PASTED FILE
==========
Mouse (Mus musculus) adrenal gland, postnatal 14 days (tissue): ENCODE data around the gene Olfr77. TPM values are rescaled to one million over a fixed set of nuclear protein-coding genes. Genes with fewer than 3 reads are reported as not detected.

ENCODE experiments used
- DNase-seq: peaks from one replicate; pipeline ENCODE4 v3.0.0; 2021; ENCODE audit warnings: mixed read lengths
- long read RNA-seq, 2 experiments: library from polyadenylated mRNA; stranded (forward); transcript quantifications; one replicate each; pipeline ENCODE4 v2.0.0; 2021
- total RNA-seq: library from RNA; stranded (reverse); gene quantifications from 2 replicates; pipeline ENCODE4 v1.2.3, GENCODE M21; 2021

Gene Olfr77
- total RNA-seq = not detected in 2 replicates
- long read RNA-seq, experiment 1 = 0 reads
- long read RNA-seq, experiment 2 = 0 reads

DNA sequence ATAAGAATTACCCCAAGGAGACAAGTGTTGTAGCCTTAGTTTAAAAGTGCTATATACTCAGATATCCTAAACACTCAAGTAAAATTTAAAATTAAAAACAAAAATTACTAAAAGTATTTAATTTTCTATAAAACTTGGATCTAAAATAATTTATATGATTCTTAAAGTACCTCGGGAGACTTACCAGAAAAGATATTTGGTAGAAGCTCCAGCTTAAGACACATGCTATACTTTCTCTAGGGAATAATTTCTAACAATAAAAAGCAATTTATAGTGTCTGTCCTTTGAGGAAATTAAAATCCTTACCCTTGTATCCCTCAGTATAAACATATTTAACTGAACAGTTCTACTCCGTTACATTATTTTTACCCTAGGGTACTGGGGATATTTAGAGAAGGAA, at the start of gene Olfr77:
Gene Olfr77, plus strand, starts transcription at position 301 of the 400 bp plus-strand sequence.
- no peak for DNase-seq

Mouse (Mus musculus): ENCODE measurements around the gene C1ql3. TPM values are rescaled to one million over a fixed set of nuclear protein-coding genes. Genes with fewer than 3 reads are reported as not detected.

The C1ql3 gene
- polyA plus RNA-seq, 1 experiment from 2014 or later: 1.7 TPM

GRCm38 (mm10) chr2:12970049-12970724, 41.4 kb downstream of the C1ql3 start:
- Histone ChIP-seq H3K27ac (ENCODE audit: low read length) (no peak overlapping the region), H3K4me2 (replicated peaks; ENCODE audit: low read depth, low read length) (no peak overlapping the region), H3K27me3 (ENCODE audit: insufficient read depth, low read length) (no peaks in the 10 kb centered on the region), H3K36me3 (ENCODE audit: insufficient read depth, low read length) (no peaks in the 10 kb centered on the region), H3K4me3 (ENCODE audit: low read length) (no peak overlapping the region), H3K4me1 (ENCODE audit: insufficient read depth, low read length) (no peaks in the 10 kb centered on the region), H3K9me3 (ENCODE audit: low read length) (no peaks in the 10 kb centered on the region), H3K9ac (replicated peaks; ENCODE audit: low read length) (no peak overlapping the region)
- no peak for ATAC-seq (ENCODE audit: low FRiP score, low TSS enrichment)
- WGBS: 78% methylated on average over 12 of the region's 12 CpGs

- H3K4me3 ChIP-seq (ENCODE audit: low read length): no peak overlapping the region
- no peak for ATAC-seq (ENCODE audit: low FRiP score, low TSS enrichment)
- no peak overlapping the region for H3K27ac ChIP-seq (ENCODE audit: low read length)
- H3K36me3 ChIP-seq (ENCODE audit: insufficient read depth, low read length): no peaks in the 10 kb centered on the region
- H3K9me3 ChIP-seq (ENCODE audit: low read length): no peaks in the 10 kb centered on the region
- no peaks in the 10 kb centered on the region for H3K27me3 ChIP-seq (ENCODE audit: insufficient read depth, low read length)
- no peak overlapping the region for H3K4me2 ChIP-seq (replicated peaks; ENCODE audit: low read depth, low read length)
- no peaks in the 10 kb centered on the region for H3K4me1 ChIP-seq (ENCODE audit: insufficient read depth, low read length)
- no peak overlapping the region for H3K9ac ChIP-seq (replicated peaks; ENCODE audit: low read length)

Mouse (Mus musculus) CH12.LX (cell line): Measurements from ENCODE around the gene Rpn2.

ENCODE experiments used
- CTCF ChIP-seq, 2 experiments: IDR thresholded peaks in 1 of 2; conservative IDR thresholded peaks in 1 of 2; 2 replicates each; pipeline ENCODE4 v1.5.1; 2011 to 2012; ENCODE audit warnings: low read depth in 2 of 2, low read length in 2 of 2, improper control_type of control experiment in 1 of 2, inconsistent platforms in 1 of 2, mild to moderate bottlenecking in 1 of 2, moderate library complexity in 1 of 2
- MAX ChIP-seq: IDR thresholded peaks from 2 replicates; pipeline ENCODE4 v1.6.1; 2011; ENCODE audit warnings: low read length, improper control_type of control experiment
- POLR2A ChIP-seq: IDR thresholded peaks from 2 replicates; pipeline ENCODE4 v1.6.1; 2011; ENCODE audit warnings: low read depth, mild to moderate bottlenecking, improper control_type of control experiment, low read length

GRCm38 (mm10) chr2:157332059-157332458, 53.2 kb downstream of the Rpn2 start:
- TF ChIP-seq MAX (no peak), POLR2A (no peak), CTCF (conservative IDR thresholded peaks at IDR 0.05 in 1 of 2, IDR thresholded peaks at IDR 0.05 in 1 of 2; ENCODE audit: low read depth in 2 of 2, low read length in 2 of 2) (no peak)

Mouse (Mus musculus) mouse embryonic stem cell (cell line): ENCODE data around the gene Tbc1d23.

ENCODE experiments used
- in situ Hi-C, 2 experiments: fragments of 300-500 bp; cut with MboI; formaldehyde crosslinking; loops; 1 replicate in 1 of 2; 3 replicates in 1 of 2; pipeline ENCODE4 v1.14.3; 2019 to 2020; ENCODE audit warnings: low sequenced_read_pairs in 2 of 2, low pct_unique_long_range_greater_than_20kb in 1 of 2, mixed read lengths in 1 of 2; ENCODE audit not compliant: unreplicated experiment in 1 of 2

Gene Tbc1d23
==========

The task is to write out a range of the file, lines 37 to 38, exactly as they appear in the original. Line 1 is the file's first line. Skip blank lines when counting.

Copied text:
ENCODE experiments used
- in situ Hi-C, 2 experiments: fragments of 300-500 bp; cut with MboI; formaldehyde crosslinking; loops; 1 replicate in 1 of 2; 3 replicates in 1 of 2; pipeline ENCODE4 v1.14.3; 2019 to 2020; ENCODE audit warnings: low sequenced_read_pairs in 2 of 2, low pct_unique_long_range_greater_than_20kb in 1 of 2, mixed read lengths in 1 of 2; ENCODE audit not compliant: unreplicated experiment in 1 of 2